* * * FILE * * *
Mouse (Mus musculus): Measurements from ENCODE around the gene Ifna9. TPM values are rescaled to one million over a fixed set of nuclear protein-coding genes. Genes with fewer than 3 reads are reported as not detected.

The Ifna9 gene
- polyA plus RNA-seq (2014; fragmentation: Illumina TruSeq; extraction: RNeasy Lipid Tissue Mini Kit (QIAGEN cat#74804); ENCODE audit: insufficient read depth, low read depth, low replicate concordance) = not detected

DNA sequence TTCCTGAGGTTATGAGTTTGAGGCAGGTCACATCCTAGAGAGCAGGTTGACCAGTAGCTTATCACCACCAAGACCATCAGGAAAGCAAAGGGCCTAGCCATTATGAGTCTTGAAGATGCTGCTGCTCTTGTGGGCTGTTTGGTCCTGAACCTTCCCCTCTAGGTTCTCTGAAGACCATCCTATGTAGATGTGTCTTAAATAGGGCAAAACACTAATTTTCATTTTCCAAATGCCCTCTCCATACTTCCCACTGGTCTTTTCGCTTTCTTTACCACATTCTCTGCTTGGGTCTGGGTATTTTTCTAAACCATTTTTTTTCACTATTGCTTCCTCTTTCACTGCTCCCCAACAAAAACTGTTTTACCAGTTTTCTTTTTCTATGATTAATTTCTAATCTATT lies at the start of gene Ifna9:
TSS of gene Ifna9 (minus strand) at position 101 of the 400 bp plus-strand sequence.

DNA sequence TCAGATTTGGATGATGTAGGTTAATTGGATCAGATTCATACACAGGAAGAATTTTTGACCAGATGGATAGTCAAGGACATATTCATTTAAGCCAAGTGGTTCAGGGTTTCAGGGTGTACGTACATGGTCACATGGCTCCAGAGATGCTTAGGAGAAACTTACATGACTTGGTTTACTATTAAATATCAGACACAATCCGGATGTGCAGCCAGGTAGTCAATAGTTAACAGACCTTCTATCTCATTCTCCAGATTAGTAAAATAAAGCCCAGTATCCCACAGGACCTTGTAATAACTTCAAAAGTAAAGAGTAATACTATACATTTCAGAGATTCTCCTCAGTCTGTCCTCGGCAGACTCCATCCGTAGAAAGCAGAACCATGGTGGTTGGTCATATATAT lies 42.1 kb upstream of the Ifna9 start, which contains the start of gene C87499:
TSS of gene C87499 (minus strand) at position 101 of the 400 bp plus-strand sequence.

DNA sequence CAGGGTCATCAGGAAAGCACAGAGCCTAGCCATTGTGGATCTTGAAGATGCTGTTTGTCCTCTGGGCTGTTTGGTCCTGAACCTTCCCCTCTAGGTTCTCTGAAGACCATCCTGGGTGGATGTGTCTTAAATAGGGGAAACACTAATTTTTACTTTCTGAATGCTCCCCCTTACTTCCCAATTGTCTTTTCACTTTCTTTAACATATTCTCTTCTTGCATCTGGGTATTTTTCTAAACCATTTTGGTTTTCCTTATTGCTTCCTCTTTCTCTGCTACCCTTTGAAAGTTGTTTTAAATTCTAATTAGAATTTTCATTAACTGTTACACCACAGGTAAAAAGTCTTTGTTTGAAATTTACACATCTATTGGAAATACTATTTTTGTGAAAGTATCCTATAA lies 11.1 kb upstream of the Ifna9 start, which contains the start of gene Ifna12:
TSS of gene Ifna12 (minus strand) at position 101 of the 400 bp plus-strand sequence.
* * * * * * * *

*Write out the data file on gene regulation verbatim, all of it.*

Mouse (Mus musculus): Measurements from ENCODE around the gene Ifna9. TPM values are rescaled to one million over a fixed set of nuclear protein-coding genes. Genes with fewer than 3 reads are reported as not detected.

The Ifna9 gene
- polyA plus RNA-seq (2014; fragmentation: Illumina TruSeq; extraction: RNeasy Lipid Tissue Mini Kit (QIAGEN cat#74804); ENCODE audit: insufficient read depth, low read depth, low replicate concordance) = not detected

DNA sequence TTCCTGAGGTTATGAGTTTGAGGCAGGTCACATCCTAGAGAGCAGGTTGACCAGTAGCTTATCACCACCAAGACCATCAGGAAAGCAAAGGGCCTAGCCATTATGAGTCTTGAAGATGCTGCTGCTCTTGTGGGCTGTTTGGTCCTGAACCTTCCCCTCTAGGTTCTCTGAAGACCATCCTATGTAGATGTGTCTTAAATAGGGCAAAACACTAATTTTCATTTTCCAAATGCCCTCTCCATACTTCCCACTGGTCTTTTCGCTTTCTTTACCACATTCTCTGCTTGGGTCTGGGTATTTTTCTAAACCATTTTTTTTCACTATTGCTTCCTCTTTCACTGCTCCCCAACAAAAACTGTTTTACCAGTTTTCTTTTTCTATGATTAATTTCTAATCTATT lies at the start of gene Ifna9:
TSS of gene Ifna9 (minus strand) at position 101 of the 400 bp plus-strand sequence.

DNA sequence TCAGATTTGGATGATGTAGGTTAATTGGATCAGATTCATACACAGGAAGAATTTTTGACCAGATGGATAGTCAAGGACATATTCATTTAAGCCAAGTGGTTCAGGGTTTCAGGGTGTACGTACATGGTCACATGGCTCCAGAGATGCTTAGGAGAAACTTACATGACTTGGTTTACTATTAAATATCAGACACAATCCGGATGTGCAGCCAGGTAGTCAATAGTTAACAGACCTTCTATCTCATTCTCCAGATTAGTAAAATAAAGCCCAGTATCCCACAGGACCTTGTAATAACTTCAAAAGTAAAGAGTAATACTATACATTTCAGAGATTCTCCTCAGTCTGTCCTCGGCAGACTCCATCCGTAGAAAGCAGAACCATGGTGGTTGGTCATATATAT lies 42.1 kb upstream of the Ifna9 start, which contains the start of gene C87499:
TSS of gene C87499 (minus strand) at position 101 of the 400 bp plus-strand sequence.

DNA sequence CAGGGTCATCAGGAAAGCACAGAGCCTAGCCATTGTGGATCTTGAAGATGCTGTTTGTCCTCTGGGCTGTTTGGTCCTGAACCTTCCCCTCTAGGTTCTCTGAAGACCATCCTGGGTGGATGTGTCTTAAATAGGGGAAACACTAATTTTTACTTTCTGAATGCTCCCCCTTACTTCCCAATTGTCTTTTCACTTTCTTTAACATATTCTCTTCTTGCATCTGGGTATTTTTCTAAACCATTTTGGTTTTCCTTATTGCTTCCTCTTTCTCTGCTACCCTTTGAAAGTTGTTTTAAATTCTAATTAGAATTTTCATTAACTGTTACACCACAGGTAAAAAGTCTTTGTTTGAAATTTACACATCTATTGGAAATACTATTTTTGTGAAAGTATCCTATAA lies 11.1 kb upstream of the Ifna9 start, which contains the start of gene Ifna12:
TSS of gene Ifna12 (minus strand) at position 101 of the 400 bp plus-strand sequence.